In Ipswich, Massachusetts, a group of sixth graders, led by their teacher, had a novel idea: send a bill to the corporation who used them as guinea pigs to test their newest standardized test.
Two sixth grade math classes lost an entire week’s worth of instruction taking a trial run of a new test and now they want payment for their time.
The state randomly selected Ipswich Middle School teacher Alan Laroche’s A and B period math classes to take the Partnership for Assessment of Readiness for College and Careers test drive. […]
During class last Monday, May 19, a teacher jokingly mentioned that the students should get paid for taking the test since their participation helps the PARCC and at the end of class the students pressed Laroche further on the idea.
“The kids proceeded to tell me that PARCC is going to be making money from the test, so they should get paid as guinea pigs for helping them out in creating this test,” said Laroche. “So I said, ‘OK, if that’s the case and you guys feel strongly then there are venues and things you can do to voice your opinion, and one would be to write a letter and have some support behind that letter with petition.”
At 8 p.m. that night Laroche received a shared Google document with an attached letter from A-period student Brett Beaulieu, who asked that he and his peers be compensated for their assistance.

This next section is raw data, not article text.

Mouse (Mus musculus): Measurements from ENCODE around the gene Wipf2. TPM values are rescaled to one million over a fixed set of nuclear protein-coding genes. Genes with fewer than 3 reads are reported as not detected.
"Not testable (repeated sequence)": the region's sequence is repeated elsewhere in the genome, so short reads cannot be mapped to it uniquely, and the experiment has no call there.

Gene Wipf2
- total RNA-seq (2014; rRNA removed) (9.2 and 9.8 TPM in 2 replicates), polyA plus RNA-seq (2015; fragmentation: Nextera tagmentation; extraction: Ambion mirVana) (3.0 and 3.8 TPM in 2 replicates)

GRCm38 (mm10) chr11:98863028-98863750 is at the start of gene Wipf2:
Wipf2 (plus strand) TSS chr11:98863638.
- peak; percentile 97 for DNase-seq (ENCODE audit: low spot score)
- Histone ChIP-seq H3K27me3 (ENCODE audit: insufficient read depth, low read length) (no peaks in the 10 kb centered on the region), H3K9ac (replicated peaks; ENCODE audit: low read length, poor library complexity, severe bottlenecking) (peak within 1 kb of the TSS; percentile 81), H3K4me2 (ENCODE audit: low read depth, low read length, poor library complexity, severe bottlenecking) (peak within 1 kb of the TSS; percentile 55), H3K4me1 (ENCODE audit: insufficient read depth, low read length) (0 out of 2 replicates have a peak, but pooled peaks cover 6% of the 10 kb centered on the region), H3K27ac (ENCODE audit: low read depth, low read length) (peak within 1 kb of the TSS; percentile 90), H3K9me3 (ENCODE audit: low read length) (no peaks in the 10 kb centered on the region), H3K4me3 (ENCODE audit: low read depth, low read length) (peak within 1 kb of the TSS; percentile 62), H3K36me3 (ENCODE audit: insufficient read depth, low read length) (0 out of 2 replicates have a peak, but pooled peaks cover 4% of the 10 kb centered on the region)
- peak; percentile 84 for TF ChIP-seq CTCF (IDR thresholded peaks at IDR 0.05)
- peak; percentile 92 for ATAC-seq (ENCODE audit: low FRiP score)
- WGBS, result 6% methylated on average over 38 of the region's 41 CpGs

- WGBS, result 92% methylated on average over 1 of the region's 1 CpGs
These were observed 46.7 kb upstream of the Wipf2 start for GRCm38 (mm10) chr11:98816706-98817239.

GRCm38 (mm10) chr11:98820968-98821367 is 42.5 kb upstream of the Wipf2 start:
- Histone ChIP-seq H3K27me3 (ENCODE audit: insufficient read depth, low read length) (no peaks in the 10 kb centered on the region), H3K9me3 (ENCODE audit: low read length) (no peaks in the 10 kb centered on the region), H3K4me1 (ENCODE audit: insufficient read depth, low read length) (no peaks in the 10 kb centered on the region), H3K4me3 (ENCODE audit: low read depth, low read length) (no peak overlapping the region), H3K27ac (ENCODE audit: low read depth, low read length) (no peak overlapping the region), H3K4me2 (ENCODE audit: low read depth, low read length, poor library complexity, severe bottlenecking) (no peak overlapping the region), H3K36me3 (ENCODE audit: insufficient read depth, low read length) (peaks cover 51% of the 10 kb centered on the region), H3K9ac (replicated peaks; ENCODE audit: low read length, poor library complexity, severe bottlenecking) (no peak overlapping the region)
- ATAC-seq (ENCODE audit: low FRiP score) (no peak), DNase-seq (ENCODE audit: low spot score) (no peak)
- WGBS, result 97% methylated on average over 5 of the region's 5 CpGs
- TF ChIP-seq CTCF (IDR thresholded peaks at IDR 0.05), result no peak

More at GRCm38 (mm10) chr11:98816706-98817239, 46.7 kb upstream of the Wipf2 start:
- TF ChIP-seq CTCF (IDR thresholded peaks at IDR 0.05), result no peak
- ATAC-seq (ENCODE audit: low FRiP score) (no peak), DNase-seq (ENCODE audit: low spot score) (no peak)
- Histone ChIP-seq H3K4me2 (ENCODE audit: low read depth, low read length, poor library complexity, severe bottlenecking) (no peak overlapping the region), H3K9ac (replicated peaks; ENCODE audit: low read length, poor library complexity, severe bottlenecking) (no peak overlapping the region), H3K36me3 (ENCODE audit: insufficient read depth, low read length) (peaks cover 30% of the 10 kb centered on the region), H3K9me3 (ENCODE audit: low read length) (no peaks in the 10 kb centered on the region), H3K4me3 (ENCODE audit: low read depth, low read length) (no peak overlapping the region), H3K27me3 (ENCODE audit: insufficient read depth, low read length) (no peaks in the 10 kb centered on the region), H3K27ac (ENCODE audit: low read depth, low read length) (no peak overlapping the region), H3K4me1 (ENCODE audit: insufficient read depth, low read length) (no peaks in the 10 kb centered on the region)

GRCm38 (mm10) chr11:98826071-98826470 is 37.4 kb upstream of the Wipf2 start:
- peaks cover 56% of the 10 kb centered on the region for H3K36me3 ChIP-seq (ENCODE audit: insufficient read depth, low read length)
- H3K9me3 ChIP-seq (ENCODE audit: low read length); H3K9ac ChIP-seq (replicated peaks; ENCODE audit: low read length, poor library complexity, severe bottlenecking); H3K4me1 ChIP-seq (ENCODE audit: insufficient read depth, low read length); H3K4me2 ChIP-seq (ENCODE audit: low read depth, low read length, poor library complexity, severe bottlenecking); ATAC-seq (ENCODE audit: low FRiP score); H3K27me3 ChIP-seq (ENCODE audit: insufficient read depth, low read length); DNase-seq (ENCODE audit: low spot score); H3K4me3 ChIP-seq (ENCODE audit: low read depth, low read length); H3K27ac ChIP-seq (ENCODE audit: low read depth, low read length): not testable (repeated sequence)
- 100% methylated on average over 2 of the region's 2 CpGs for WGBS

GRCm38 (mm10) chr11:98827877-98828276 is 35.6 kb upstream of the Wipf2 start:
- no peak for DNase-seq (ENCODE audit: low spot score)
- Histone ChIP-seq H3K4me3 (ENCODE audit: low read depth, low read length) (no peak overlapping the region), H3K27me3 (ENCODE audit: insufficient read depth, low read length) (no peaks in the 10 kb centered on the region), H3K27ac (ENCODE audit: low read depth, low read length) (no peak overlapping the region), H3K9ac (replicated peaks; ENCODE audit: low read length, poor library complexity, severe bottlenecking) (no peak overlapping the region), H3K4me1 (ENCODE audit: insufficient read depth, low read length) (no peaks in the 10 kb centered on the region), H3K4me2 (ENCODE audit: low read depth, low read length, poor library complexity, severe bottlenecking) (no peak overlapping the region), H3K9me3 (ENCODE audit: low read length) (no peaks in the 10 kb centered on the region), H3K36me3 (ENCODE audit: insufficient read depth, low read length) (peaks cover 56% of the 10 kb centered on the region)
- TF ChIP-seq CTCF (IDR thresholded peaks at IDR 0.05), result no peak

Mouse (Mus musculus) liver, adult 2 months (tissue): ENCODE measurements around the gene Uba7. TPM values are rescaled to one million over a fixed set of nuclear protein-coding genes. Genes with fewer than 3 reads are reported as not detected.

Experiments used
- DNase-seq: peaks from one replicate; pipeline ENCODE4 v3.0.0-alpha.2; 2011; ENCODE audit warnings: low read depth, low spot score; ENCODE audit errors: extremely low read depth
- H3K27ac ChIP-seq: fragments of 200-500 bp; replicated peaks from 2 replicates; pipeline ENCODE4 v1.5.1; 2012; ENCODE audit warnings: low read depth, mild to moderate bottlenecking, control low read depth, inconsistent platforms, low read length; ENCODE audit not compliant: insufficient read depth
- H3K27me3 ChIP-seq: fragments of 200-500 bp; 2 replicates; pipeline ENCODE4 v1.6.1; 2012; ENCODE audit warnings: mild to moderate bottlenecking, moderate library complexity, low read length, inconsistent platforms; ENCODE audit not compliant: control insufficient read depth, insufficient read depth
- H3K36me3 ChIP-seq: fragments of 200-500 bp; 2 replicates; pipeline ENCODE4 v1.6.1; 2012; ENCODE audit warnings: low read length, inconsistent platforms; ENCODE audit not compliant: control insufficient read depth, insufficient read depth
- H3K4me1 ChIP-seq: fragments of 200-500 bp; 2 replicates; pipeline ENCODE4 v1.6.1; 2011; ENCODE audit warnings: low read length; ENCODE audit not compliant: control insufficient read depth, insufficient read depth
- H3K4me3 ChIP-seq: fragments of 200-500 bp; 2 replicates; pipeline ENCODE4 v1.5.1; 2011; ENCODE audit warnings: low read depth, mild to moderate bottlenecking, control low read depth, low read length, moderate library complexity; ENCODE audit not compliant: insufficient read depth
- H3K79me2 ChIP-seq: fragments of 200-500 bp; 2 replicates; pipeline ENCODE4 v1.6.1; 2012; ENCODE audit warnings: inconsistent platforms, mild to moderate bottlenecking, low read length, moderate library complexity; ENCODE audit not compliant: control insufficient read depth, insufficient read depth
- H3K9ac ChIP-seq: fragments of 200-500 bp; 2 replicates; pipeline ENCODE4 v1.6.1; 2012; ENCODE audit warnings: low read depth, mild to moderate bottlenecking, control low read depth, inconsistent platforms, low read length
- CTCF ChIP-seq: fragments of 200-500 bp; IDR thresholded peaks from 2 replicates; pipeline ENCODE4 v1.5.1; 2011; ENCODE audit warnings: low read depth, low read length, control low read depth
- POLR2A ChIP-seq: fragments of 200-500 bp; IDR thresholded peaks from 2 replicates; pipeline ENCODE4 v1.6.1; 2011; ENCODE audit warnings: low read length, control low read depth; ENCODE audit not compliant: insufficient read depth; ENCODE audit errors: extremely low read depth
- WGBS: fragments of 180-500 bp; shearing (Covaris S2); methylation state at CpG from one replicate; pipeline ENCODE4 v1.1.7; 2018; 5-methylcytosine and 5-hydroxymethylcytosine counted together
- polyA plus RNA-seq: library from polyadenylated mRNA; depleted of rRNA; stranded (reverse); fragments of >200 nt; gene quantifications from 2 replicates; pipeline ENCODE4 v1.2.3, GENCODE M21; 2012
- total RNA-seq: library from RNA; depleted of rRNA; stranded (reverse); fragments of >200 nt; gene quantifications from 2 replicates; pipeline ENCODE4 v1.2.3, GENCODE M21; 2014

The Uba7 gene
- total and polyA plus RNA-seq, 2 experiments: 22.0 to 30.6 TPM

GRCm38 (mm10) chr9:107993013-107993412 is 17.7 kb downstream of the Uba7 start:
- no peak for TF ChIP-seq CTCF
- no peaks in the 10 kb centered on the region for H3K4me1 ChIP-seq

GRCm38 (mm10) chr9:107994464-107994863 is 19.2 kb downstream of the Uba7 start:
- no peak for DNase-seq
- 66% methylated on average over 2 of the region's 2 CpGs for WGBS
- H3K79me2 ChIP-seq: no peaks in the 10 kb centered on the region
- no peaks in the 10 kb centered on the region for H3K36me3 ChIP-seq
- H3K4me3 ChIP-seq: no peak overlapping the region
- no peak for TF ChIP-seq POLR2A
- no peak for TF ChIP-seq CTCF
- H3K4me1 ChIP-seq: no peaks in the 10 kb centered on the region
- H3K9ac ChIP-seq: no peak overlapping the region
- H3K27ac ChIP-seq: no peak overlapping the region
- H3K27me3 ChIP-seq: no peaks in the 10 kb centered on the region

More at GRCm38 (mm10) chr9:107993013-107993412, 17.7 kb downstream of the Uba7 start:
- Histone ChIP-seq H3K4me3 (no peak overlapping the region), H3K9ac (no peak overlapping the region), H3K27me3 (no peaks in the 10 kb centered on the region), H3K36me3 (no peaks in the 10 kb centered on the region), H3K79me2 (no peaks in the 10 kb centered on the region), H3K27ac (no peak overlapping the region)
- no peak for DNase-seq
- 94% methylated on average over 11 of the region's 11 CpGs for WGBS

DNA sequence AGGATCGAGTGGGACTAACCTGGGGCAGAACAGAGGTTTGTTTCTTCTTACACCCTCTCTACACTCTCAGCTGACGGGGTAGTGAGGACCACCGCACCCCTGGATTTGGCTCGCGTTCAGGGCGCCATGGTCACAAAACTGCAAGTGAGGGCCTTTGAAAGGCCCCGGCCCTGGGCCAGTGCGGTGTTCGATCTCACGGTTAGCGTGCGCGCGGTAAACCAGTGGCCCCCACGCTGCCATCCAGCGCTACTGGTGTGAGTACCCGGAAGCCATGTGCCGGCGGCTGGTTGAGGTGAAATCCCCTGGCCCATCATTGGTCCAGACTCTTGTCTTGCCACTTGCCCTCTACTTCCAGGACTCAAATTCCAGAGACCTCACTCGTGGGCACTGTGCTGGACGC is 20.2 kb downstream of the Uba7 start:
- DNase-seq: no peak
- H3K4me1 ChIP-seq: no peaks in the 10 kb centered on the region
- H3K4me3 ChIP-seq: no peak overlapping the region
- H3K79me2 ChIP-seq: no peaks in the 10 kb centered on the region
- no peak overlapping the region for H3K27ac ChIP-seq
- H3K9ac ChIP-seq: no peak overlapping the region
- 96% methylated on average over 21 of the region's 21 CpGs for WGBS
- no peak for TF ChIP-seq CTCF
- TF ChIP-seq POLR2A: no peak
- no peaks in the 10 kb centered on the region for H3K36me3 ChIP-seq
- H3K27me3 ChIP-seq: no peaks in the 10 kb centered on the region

“I thought it was unfair that we weren’t paid for anything and we didn’t volunteer for anything,” said Beaulieu. “It was as if we said, ‘Oh we can do it for free.’”
Beaulieu used his math skills in the letter, determining that the two classes would collectively earn $1,628 at minimum wage for their 330 minutes of work.
For the past two years, students in the schools run by the Education Achievement Authority – Governor Snyder’s failed education-on-the-cheap model – has been using EAA students as guinea pigs to test out BUZZ, the computer platform that is used both for education services and to track kids’ progress. The school district hasn’t paid a dime for the software because it’s never been used anywhere else. EAA students are literally the beta testers.
Given that the students didn’t volunteer to be test subjects and given that their education achievement has not improved, it seems fair to me for them to ask to be compensated. After all, the EAA gets paid for each one of them to go to school and the company who makes BUZZ, Agilix, is getting free testing saving them incredible amounts of money and time.
If I were an astute attorney, I think I’d get right on that. It’s the least we could do for students who continue to be failed by our state under the guise of “doing something”.